The Central Bank has already written the bill, which will be discussed with major participants in the industry, and it may be presented "in the next days."
On January 3, during a press conference, Abdellatif Jouahiri, the governor of Bank Al-Maghrib (BAM), the country of Morocco's central bank, began a series of meetings between the BAM and the market participants. The Moroccan Capital Markets Authority (AMMC), the Insurance Supervisory Authority, and the Social Security Administration are participants in the regulation process (ACAPS). The crypto law will not take effect until after it.
According to Jouahiri, the BAM contributed to the document.
According to Jouahiri, the BAM collaborated on this text with the World Bank and the International Monetary Fund. Officials from Morocco reportedly also contacted the central banks of France, Sweden, and Switzerland to find out more about how those countries oversee digital assets.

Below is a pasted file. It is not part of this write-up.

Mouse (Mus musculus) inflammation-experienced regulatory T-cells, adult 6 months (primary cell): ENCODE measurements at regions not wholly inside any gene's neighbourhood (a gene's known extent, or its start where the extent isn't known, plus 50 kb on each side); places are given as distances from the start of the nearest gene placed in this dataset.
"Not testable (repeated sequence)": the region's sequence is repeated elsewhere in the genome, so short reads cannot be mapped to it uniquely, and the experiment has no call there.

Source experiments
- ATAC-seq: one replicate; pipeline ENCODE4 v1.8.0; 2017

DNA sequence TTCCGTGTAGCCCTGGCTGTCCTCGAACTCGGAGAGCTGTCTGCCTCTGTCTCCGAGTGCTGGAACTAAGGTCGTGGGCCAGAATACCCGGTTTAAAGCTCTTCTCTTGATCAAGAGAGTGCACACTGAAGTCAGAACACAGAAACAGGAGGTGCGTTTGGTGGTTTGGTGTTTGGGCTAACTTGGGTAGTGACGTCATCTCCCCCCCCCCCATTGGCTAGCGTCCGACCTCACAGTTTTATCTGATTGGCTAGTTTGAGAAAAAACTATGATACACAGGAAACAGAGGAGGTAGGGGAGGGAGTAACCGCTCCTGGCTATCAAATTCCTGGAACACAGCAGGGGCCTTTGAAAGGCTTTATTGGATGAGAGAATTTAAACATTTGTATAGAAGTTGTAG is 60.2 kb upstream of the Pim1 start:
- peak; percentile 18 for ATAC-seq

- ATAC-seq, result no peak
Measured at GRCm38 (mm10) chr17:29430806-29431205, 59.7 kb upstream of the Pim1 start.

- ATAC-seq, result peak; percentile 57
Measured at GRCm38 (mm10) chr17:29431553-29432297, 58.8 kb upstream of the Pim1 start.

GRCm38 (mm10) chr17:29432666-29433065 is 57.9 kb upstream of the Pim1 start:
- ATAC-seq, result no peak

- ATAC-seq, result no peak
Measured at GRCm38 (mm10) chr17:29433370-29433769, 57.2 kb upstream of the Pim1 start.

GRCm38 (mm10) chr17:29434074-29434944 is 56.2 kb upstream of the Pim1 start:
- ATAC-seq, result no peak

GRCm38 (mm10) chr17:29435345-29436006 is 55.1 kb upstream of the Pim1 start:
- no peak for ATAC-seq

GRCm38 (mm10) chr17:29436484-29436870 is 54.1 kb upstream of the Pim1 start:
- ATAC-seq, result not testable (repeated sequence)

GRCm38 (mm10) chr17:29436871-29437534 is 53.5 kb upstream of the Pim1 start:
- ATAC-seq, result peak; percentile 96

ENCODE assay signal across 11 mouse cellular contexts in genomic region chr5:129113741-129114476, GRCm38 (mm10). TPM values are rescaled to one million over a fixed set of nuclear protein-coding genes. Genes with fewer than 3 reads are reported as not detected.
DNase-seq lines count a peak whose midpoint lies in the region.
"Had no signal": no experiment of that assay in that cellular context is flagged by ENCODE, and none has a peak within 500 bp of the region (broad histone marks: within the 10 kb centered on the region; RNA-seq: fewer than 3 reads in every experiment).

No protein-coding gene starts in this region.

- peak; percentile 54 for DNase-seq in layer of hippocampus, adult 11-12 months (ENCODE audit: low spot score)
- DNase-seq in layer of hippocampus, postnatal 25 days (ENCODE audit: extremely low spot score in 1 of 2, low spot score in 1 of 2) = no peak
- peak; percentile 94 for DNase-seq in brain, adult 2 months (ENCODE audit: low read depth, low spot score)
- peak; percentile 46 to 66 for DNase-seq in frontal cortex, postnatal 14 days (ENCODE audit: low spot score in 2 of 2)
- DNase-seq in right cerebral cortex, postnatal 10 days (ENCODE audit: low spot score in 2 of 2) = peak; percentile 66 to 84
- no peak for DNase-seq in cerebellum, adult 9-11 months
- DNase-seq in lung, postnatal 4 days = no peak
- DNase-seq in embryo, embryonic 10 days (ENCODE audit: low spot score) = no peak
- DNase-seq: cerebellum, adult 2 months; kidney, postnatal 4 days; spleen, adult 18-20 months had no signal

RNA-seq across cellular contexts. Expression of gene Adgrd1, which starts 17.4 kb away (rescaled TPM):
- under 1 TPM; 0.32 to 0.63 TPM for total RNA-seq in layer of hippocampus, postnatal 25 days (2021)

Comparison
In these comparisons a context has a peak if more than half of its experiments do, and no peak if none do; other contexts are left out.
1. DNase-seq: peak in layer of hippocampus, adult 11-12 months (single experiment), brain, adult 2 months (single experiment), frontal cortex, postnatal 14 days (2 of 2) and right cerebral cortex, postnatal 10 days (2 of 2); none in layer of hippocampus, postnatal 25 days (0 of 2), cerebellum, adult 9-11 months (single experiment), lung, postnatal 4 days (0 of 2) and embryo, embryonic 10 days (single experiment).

In order to protect people without inhibiting innovation, the proposal will offer a definition of cryptography that is "adapted to the Moroccan setting." The details of the measure were kept under wraps, although it is difficult to see it being much more restricted than the current legislation, which outright prohibits the trading of cryptocurrency.
Morocco, with a population ownership rate of 3.1% in 2022 compared to 2.4% in 2021, had the fastest-growing cryptocurrency market in Northern Africa in 2022. In 2020, Soluna will build Morocco's first blockchain-powered wind farm in Dakhla, the country's windiest and southernmost location. The farm's excess electricity is used to fuel the cryptocurrency mining operations.
The Middle East and North Africa (MENA) region boasts the world's fastest-growing cryptocurrency market, according to recent analysis from Chainalysis. According to transaction statistics, users in the MENA region received $566 billion in cryptocurrency between July 2021 and June 2022. This is a 48% rise from the previous year.